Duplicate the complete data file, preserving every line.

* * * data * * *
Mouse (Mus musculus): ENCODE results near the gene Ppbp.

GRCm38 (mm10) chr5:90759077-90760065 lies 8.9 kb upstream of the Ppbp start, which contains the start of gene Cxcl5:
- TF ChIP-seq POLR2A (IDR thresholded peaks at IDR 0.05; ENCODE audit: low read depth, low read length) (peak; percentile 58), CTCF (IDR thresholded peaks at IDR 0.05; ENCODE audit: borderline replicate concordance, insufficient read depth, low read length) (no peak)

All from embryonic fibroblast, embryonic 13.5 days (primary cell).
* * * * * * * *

Mouse (Mus musculus): ENCODE results near the gene Ppbp.

GRCm38 (mm10) chr5:90759077-90760065 lies 8.9 kb upstream of the Ppbp start, which contains the start of gene Cxcl5:
- TF ChIP-seq POLR2A (IDR thresholded peaks at IDR 0.05; ENCODE audit: low read depth, low read length) (peak; percentile 58), CTCF (IDR thresholded peaks at IDR 0.05; ENCODE audit: borderline replicate concordance, insufficient read depth, low read length) (no peak)

All from embryonic fibroblast, embryonic 13.5 days (primary cell).